A few months ago, during the height of Covid-19-time, I bought a wonderful edition of the fairy-tales of Die Gebrüder Grimm. Might have been the same longing that brought many people to start examining their family history - fairy tales are a bit the family lore of a nation.
The Gebrüder Grimm started to collect those tales from 1819 on - writing down what till then was only told verbatim - and thus endangered to get lost. They didn't add anything, and we are so thankful for their great work.
Fairy tales are for children, one often thinks - especially when you know only the sweet Disney movies. But a long long time ago, when mankind told these stories around open hearths or at the spinning wheel on long winter evenings, they were cultural transmission.
Some fairy tales are outright cruel. Some are not easy to understand. As a child I only loved those with a happy end, those which made me laugh. But now I see that a lot more of the wisdom of the not so nice tales is stored inside me too.
What I esteem: the fairytales taught children - different from nowadays overprotective helicopter parents (no chance to become that with triplets!) - that the world is a colourful but not always a peaceful place, that not all people are interested in that proud parents' Unique Sweet Child, as lovely and pure as it might be, and that the world sometimes is not fair, although fairy tales also often tell you that virtue is rewarded.
One of my favourite fairy tales are "The Bremer Stadtmusikanten" (The Town Musicians of Bremen, where I come from) - its mantra for living-on is :
"Something better than Death you will always be able to find."
I'll drink to that - and cling to the antiquated syntax!
Now to my adventure of getting lost:
"In the Olden Days when wishing still has helped..." (fairy tales often start like that) - so, in my modern language: the day before yesterday, I went to the next town by train to buy some bread, and, as the weather was hot and beautiful, decided to walk back to the little village where I (part-time) live now.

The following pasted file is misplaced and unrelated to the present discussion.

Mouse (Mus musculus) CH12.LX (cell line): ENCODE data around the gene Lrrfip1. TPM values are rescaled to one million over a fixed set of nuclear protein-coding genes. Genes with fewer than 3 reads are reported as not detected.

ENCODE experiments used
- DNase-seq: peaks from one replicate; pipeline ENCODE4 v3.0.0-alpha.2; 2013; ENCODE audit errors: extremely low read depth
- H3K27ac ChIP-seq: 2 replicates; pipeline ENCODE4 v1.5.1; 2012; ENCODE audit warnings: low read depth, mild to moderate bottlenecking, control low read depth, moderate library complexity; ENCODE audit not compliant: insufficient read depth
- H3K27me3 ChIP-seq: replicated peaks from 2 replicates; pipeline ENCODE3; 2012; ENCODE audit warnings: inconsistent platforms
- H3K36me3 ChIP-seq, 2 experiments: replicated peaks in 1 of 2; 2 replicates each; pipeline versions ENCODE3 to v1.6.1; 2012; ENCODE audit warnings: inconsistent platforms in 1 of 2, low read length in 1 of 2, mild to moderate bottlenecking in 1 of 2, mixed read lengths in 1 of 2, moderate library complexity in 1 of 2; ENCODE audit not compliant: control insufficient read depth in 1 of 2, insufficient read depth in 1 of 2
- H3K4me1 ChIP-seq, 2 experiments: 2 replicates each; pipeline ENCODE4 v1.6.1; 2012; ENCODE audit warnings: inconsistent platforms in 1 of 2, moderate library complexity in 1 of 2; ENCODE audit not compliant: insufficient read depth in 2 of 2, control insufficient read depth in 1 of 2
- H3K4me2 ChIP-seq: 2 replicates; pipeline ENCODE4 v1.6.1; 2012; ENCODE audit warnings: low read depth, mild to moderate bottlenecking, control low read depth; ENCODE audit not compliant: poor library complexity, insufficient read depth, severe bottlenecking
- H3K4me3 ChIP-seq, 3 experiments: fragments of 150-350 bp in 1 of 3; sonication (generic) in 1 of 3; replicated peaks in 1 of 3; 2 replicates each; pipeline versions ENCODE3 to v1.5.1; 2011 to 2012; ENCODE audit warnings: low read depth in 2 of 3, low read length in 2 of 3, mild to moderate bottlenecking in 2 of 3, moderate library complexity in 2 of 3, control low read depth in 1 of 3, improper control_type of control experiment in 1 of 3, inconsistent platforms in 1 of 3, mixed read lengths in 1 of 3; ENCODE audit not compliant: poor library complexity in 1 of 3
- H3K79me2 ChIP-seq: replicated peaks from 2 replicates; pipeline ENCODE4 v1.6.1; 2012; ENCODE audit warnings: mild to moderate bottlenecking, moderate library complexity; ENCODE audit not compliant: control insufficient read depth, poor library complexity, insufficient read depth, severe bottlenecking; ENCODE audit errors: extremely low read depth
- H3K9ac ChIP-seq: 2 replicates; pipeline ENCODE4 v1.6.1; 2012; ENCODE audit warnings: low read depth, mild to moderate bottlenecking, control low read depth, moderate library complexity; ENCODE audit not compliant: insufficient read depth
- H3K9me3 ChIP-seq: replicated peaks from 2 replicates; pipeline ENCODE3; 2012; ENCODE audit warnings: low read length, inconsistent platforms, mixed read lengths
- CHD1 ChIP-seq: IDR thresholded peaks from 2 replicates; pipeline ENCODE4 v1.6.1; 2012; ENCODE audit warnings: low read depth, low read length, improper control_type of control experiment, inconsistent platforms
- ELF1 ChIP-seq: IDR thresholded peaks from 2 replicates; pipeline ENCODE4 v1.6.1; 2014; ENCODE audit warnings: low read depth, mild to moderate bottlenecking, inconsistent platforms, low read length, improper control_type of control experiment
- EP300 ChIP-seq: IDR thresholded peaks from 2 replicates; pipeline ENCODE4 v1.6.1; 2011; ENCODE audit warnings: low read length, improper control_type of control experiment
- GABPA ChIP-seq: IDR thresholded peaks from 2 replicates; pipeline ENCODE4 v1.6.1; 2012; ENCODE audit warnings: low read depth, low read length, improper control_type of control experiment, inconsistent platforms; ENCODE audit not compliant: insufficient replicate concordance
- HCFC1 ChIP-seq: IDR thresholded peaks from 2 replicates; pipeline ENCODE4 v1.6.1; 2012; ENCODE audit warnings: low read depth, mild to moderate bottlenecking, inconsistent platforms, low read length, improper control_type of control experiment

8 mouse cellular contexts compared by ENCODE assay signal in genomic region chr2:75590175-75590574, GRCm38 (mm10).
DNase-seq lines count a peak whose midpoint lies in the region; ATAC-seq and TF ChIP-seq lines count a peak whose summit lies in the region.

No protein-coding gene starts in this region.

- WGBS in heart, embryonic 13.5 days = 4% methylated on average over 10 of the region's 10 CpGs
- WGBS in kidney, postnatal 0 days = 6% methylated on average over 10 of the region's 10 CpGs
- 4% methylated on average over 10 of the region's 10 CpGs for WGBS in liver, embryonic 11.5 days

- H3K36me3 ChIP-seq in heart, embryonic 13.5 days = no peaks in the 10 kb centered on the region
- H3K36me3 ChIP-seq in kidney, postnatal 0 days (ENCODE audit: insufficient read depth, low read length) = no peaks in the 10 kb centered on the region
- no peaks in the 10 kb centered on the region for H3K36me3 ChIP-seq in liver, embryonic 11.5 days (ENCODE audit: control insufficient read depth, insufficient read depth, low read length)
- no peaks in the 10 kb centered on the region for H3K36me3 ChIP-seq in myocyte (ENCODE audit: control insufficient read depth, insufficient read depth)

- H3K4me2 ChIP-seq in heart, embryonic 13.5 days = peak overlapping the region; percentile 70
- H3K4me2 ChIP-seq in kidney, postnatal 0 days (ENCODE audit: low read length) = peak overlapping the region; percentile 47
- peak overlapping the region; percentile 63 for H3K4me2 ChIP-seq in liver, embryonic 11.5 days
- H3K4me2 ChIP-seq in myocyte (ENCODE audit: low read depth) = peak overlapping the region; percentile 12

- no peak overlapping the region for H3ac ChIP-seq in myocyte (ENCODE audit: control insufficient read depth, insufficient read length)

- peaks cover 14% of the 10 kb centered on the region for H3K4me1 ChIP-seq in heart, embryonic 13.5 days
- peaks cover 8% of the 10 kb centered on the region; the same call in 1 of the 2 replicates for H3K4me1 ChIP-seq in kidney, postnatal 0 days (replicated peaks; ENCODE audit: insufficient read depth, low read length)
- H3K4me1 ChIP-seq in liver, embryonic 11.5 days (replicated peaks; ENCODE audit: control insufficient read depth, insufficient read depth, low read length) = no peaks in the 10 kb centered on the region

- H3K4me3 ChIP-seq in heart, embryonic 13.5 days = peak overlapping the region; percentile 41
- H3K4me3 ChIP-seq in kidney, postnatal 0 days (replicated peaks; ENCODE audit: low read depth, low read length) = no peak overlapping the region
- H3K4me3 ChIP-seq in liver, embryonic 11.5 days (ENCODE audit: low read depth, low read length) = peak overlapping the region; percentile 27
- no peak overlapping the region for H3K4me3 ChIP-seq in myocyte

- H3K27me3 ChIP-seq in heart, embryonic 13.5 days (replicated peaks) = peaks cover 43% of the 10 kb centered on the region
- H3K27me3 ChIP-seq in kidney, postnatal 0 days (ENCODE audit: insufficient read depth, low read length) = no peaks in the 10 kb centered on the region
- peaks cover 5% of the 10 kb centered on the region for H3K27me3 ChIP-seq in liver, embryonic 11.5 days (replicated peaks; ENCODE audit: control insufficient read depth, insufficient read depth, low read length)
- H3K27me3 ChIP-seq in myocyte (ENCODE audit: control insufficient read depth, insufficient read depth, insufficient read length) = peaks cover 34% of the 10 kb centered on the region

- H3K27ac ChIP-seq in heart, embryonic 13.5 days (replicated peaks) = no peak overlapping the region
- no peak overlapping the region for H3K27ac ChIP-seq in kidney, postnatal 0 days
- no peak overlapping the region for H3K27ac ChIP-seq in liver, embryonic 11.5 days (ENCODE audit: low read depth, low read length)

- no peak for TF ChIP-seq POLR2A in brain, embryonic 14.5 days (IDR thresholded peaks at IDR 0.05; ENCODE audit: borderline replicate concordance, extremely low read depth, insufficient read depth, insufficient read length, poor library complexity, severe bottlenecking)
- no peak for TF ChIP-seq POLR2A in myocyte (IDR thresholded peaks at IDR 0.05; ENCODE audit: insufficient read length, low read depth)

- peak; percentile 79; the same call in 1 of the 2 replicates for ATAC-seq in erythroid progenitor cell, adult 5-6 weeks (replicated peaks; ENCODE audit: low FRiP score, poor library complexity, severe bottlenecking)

That would make about 3 km, and I thought I knew the way.
So Our Heroine started - with lovely fresh bread and no stones in her knapsack.
Two times she asked Friendly Strangers if she was still walking into the right direction - and got somehow muddled advice about being quicker on another route. She walked on confident.
When suddenly the road went uphill, she started to wonder. (Having a good sense of locality, why did she go further up, knowing that the little village nestled into a valley?)
After a while she saw an ugly Old Woman, accompanied by three barking dogs, coming out of the woods, and she asked her: "Is this the way to Arcadevillage?"
"Yes, my dear! Just go through that wood and you will be right there!"
Our Heroine overlooked the strange glint in those eyes, didn't notice the cackling and was afraid of those Cerberous dogs.
WELL... This was what followed:
After about seven miles through the wood and then many more miles through oven-hot dry fields she finally reached home.
"And if she hasn't died she is still alive". (Oh yes, she is!)
After a few deep breaths she looked up the name of that wood and that little river (and I swear it is the truth and nothing but the truth). It is: